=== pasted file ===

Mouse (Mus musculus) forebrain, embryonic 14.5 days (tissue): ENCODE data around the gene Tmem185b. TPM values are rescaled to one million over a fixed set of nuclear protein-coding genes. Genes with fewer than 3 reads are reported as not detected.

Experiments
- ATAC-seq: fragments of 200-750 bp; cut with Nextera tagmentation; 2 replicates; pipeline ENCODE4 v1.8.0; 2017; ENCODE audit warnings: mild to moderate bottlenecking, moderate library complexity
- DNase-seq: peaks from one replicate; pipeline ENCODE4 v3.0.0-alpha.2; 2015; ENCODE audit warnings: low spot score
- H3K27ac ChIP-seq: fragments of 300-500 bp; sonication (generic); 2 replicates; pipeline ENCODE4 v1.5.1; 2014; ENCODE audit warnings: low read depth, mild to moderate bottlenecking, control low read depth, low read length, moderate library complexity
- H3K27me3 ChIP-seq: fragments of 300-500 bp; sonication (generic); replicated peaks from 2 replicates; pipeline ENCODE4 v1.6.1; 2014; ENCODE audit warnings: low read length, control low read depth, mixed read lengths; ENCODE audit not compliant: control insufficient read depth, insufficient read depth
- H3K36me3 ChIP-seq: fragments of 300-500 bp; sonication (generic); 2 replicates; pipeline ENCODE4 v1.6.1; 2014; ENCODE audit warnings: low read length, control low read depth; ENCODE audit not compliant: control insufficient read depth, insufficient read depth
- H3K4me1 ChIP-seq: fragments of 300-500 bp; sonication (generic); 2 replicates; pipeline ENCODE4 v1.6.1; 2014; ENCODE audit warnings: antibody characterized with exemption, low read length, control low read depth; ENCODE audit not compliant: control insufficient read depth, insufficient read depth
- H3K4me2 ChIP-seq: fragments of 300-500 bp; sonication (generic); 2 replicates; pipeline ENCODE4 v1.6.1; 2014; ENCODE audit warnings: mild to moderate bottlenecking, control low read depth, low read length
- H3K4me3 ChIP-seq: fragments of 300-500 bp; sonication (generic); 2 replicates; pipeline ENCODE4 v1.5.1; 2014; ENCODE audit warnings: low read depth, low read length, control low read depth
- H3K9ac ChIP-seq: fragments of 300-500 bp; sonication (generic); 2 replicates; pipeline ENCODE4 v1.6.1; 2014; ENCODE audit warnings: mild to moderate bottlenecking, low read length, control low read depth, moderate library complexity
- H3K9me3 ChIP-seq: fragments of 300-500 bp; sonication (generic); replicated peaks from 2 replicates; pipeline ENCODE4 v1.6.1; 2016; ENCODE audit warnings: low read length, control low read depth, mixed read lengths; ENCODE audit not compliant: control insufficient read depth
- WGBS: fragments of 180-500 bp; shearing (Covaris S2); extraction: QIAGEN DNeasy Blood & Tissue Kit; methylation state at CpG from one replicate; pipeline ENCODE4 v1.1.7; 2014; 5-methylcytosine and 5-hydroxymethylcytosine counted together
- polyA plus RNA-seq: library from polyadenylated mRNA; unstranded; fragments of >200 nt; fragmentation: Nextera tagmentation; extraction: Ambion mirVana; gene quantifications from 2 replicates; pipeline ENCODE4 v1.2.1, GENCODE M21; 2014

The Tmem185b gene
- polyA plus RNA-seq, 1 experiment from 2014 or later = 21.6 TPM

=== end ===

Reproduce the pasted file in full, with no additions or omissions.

Mouse (Mus musculus) forebrain, embryonic 14.5 days (tissue): ENCODE data around the gene Tmem185b. TPM values are rescaled to one million over a fixed set of nuclear protein-coding genes. Genes with fewer than 3 reads are reported as not detected.

Experiments
- ATAC-seq: fragments of 200-750 bp; cut with Nextera tagmentation; 2 replicates; pipeline ENCODE4 v1.8.0; 2017; ENCODE audit warnings: mild to moderate bottlenecking, moderate library complexity
- DNase-seq: peaks from one replicate; pipeline ENCODE4 v3.0.0-alpha.2; 2015; ENCODE audit warnings: low spot score
- H3K27ac ChIP-seq: fragments of 300-500 bp; sonication (generic); 2 replicates; pipeline ENCODE4 v1.5.1; 2014; ENCODE audit warnings: low read depth, mild to moderate bottlenecking, control low read depth, low read length, moderate library complexity
- H3K27me3 ChIP-seq: fragments of 300-500 bp; sonication (generic); replicated peaks from 2 replicates; pipeline ENCODE4 v1.6.1; 2014; ENCODE audit warnings: low read length, control low read depth, mixed read lengths; ENCODE audit not compliant: control insufficient read depth, insufficient read depth
- H3K36me3 ChIP-seq: fragments of 300-500 bp; sonication (generic); 2 replicates; pipeline ENCODE4 v1.6.1; 2014; ENCODE audit warnings: low read length, control low read depth; ENCODE audit not compliant: control insufficient read depth, insufficient read depth
- H3K4me1 ChIP-seq: fragments of 300-500 bp; sonication (generic); 2 replicates; pipeline ENCODE4 v1.6.1; 2014; ENCODE audit warnings: antibody characterized with exemption, low read length, control low read depth; ENCODE audit not compliant: control insufficient read depth, insufficient read depth
- H3K4me2 ChIP-seq: fragments of 300-500 bp; sonication (generic); 2 replicates; pipeline ENCODE4 v1.6.1; 2014; ENCODE audit warnings: mild to moderate bottlenecking, control low read depth, low read length
- H3K4me3 ChIP-seq: fragments of 300-500 bp; sonication (generic); 2 replicates; pipeline ENCODE4 v1.5.1; 2014; ENCODE audit warnings: low read depth, low read length, control low read depth
- H3K9ac ChIP-seq: fragments of 300-500 bp; sonication (generic); 2 replicates; pipeline ENCODE4 v1.6.1; 2014; ENCODE audit warnings: mild to moderate bottlenecking, low read length, control low read depth, moderate library complexity
- H3K9me3 ChIP-seq: fragments of 300-500 bp; sonication (generic); replicated peaks from 2 replicates; pipeline ENCODE4 v1.6.1; 2016; ENCODE audit warnings: low read length, control low read depth, mixed read lengths; ENCODE audit not compliant: control insufficient read depth
- WGBS: fragments of 180-500 bp; shearing (Covaris S2); extraction: QIAGEN DNeasy Blood & Tissue Kit; methylation state at CpG from one replicate; pipeline ENCODE4 v1.1.7; 2014; 5-methylcytosine and 5-hydroxymethylcytosine counted together
- polyA plus RNA-seq: library from polyadenylated mRNA; unstranded; fragments of >200 nt; fragmentation: Nextera tagmentation; extraction: Ambion mirVana; gene quantifications from 2 replicates; pipeline ENCODE4 v1.2.1, GENCODE M21; 2014

The Tmem185b gene
- polyA plus RNA-seq, 1 experiment from 2014 or later = 21.6 TPM